FGC #493 Alien vs. Predator

Predator is gonna winNow let’s talk about the other kind of crossover.

Back in 1994, the concept of Ridley Scott’s xenomorph Alien fighting the Predator that menaced Arnold Schwarzenegger was a pretty hot commodity. We were still a decade away from the first Alien vs. Predator film, and… That’s what everybody wanted, right? Alien was a popular trilogy (I’m not being glib! It was only a trilogy in ’94!), and everyone fondly remembered Predator’s time in the jungle. These were movies that defined sci-fi features for a decade, so it would make sense that only a movie could contain the sheer enormity of their first encounter. Unfortunately, that showdown was going to have to wait, and, in the meantime, we had to content ourselves with comic books inspired by easily missable cameos in Danny Glover vehicles. But the early to mid 90’s is when things started to kick into high gear, as there was supposed to be a movie that never wound up materializing, so we at least got a novelization and videogame or two. And, hey, videogames are always great!

… Except when they’re on the Atari Jaguar. So we’re going to go ahead and ignore that game.

But Alien vs. Predator the arcade cabinet by Capcom was pretty boss, so we’re going to look at that one.

Little hot in hereAlien vs. Predator is superficially exactly what you would expect of any given franchise adapted into a quarter muncher for ’94. We’ve got seven levels filled with monsters and mooks that all have to be punched until they flicker off the screen. There are crates and barrels that must be pummeled until pizza comes out, and a powerup or two along the way that enhances your ability to punish pursuers. Every level ends with a boss, and, by the end, of course those “bosses” have become common enemies with unreasonable health bars. And, like some of the latter beat ‘em ups of the era, there’s a complete story, with text that changes according to your chosen hero, so there’s a tiny bit of replay value beyond seeing how differently everyone performs their jumpkick. It’s a beat ‘em up. It could be The Simpsons or The X-Men or Teenage Mutant Ninja Turtles, but it’s Alien vs. Predator, so here are a few aliens instead of foot soldiers. They explode less. Have a fun time.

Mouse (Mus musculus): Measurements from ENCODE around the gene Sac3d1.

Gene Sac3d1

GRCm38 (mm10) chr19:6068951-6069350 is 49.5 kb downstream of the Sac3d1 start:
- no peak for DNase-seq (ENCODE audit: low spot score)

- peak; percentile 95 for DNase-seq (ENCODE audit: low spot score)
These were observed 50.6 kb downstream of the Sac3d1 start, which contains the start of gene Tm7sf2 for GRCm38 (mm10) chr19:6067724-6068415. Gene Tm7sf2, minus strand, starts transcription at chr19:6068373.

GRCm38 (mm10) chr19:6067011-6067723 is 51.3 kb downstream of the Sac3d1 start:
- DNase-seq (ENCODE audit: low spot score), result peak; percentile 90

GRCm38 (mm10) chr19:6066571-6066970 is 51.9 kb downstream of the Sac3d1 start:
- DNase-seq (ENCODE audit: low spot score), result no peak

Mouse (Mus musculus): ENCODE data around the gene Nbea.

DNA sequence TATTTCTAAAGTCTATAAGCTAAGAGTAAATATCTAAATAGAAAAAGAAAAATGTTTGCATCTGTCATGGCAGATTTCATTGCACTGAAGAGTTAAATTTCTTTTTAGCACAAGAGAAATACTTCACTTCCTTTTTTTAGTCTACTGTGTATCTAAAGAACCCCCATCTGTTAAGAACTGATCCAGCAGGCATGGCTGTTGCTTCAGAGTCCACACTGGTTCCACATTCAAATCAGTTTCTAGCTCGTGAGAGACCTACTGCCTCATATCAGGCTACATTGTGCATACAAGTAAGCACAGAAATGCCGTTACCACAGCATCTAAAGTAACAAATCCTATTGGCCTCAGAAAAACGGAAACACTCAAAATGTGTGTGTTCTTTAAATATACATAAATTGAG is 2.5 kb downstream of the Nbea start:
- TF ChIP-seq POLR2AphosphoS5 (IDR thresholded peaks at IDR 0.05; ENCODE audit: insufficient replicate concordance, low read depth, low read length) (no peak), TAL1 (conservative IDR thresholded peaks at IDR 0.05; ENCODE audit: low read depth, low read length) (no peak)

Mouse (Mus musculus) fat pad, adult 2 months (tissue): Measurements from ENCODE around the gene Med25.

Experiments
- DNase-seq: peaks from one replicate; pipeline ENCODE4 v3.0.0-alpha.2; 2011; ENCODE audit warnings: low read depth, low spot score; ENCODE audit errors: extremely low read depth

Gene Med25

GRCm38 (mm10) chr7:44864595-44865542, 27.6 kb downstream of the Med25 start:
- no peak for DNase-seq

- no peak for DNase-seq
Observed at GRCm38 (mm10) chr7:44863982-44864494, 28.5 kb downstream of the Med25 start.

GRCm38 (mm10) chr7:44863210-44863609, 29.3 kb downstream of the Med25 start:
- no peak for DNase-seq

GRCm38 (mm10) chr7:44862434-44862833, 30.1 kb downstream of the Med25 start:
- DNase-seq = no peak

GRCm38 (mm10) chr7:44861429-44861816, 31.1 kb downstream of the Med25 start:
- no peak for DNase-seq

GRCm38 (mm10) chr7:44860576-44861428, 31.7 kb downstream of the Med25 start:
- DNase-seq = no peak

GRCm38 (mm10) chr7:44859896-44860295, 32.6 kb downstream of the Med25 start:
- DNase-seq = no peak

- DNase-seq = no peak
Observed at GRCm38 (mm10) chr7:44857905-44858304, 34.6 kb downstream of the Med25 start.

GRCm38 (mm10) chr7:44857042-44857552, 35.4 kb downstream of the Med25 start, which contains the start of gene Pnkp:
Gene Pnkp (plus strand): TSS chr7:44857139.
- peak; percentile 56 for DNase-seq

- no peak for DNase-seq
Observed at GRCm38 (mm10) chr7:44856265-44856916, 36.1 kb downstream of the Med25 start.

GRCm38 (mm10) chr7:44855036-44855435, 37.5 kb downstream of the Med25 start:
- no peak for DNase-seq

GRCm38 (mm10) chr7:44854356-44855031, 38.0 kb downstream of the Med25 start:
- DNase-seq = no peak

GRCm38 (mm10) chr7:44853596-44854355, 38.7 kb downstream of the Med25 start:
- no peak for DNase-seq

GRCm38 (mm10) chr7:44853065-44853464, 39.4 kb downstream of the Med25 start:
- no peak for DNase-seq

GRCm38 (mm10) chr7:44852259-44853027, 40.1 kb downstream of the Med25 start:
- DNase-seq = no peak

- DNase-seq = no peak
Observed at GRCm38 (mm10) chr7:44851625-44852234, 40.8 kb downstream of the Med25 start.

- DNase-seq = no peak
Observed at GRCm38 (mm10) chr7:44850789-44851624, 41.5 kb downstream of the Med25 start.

And, no matter the era, this is the crux of the problem with many crossover games: they’re only popular characters soldered onto whatever genre is available.

Back in the 90’s, it was the beat ‘em up. Shortly thereafter, it was kart-based racing. Nowadays, it seems every franchise gets a tactics game. It’s not Alien versus Predator, it’s Tekken vs. Mega Man. It’s Pokémon vs. Nobunaga. Even titles like Mario & Sonic at the Olympic Games take their all-star, unmistakably varied casts and boil them down to “this one is slightly faster than that other one”. Waluigi can outrun Sonic the Hedgehog! This is the greatest injustice in the history of videogame canon! What is unique about the individual characters involved must be boiled down to little more than a collection of relevant stats. Why? Because it would take far too long to flesh out complete “moves” for every participant, and then balance those skills against every other character in this crossover. So when huge, bulky Bowser and small, nimble Diddy Kong settle their differences with kart-racing, their differences barely register.

WeeeeAnd, unfortunately, this seems to be the standard for many crossover games. Fantastic characters from multiple franchises might be interacting for the first time, but they all “play” exactly the same. And that, objectively, sucks! Videogames are unique in that they can define characters through not only motivations or physical design, but also through movements and “skills”. Mario jumps. Mega Man shoots. Sonic runs. If you smoosh all these characters together, you can either find a way that jumping is effective against shooting and jumping, or you can simply give them all jetpacks and claim it’s a jetpacking contest of champions and call it a day (obviously, I believe the next big gaming trend to be jetpack racing). It flattens all the exceptional protagonists involved into an identical, unremarkable blob. Basically, many crossover games take a wonderful dinner of roast turkey, curried chicken, and garlic shrimp, slap all the dishes into a blender, and serve up a humdrum banquet of hotdog milkshakes. Even with perfect ingredients, a hotdog is still a basic meat tube!